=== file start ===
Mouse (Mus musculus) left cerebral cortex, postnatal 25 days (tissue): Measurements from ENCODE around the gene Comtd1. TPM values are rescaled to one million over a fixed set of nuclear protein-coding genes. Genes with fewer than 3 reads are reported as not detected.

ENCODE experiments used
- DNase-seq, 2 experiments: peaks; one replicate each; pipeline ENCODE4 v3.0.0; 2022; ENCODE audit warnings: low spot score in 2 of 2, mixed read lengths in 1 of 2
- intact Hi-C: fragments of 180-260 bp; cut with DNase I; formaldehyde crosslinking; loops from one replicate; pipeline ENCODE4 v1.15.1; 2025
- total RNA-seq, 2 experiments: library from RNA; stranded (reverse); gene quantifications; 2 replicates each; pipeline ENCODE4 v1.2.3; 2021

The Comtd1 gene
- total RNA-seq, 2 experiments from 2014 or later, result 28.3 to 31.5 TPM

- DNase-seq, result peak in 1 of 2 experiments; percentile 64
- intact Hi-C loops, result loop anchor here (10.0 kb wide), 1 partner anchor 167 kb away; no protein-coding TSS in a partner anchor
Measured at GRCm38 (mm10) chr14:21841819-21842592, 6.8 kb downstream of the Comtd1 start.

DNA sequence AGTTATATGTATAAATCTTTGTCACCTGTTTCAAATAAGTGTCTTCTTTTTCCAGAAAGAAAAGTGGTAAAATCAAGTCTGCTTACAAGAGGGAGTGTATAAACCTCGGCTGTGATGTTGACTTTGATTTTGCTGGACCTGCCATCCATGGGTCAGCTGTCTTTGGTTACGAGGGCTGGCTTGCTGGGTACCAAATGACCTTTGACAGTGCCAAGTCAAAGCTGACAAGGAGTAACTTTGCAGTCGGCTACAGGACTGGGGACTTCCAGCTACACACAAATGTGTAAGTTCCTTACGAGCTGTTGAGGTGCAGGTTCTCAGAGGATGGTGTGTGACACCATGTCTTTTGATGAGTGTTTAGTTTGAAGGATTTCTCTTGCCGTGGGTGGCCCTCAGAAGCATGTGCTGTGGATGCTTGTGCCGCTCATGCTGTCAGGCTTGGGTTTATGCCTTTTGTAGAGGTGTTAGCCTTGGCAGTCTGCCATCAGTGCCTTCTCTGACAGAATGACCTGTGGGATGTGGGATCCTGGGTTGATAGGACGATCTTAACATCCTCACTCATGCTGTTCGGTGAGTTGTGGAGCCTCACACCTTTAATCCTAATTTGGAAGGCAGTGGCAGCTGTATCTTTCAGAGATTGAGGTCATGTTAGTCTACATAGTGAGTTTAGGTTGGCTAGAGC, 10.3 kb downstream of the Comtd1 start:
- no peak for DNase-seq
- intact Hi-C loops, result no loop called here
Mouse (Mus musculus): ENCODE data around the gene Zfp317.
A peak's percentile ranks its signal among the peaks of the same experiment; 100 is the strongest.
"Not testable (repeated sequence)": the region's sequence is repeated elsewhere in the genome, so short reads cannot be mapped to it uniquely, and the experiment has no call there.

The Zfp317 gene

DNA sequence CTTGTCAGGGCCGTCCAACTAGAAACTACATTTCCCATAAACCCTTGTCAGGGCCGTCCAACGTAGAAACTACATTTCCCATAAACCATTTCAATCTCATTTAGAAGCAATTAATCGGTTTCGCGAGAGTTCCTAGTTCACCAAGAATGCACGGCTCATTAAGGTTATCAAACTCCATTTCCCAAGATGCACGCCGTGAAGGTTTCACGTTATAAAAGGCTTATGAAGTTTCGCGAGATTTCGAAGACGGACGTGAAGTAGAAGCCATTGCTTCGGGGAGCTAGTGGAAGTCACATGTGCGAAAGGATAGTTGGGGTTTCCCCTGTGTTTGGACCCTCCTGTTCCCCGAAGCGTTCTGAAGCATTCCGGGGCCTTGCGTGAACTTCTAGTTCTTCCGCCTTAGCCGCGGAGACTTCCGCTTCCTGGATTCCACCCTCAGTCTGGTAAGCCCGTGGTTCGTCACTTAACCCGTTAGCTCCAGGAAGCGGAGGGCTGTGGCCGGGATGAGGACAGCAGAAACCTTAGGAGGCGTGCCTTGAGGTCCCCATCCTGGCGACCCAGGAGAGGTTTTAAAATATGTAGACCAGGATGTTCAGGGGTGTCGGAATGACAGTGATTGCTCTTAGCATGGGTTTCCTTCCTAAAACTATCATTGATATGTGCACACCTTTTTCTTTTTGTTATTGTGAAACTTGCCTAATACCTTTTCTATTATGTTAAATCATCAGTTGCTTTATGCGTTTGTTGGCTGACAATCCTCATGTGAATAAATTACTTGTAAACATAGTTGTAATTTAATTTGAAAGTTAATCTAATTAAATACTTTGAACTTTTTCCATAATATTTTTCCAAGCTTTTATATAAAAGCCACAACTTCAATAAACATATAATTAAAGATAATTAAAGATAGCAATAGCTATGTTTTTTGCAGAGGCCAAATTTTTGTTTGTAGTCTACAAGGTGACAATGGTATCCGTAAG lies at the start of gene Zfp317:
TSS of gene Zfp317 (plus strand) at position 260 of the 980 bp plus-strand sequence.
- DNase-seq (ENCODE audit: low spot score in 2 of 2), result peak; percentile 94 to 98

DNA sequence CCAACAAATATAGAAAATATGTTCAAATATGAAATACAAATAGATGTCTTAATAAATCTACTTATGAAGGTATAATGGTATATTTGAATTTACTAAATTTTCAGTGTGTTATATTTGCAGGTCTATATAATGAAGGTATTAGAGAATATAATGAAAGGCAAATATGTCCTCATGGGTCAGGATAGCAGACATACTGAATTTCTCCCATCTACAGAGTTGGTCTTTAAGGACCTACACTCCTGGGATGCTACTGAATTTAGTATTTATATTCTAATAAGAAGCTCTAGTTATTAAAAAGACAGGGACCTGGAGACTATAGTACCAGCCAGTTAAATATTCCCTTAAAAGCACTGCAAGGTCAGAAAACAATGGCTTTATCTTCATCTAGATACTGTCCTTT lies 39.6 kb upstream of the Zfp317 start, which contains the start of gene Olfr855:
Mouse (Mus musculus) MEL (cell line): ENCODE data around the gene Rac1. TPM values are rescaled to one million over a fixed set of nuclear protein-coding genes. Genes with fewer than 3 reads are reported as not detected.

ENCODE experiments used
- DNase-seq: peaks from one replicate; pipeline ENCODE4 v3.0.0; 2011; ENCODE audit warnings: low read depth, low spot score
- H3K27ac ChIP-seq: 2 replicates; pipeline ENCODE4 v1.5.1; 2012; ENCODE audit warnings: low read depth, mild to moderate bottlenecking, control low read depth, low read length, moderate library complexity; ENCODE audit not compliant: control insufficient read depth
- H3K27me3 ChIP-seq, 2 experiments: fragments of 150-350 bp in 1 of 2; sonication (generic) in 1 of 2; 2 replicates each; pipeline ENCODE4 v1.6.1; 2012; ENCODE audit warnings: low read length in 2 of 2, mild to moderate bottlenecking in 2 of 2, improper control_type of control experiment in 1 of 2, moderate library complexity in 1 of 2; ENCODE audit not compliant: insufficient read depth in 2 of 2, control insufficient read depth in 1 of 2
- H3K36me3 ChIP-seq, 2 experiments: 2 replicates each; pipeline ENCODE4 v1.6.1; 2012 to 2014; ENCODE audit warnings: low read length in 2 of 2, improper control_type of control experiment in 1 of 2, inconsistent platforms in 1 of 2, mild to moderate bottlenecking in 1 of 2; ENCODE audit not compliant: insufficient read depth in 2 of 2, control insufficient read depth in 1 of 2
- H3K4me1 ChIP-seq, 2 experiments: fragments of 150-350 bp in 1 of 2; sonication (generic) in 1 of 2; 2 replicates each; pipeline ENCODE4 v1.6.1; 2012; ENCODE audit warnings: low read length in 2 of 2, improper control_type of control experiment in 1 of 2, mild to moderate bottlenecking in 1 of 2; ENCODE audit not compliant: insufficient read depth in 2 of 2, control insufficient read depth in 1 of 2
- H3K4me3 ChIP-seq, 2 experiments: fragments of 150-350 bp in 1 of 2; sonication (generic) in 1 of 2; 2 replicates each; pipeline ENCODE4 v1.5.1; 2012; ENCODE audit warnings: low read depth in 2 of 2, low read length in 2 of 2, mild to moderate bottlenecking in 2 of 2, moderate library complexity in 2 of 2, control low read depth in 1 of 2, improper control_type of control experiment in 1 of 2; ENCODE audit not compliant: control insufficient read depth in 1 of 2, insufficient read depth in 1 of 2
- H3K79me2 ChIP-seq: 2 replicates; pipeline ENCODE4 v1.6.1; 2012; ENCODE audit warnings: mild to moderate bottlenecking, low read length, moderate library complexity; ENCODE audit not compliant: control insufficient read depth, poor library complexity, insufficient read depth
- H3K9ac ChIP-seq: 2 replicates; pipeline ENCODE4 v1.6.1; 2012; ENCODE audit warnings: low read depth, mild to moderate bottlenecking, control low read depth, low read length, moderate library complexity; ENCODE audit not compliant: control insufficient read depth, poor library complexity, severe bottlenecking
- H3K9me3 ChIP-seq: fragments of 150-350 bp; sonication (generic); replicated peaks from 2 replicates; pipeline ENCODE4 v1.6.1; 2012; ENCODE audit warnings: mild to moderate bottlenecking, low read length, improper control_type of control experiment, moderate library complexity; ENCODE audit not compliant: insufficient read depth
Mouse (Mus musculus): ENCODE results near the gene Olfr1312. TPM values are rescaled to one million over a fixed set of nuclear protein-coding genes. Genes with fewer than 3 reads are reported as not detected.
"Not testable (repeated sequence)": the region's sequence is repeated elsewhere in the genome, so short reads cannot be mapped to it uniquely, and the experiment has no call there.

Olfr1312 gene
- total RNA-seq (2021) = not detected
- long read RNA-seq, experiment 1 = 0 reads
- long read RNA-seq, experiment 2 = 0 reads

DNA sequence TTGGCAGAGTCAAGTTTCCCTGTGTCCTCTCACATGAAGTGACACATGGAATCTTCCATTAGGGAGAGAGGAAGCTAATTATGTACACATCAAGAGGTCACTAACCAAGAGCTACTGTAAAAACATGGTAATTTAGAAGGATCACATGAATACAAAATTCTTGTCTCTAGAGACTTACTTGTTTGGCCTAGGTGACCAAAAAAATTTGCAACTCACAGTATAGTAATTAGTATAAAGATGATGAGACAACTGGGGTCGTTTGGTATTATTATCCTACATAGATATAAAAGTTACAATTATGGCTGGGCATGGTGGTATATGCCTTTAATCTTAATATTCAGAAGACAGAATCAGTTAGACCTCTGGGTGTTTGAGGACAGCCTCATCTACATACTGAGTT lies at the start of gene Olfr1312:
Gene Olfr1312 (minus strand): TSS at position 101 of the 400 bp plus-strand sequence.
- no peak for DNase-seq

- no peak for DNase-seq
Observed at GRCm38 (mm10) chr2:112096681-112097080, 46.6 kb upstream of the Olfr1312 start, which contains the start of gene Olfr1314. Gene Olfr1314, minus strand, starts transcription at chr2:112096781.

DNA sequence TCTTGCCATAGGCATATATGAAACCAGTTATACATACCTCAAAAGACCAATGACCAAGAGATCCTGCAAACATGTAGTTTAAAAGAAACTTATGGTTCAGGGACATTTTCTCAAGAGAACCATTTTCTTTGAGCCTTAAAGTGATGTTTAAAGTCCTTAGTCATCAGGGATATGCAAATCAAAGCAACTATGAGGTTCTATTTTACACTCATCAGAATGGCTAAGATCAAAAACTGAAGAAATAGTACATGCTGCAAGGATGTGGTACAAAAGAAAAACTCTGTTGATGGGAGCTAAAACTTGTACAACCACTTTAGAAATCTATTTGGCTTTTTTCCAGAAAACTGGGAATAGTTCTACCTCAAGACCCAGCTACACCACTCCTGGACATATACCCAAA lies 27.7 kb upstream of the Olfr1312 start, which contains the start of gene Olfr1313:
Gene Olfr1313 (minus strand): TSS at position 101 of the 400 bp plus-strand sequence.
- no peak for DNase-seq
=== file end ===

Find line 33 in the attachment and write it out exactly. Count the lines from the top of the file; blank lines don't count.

Mouse (Mus musculus): ENCODE results near the gene Olfr1312. TPM values are rescaled to one million over a fixed set of nuclear protein-coding genes. Genes with fewer than 3 reads are reported as not detected.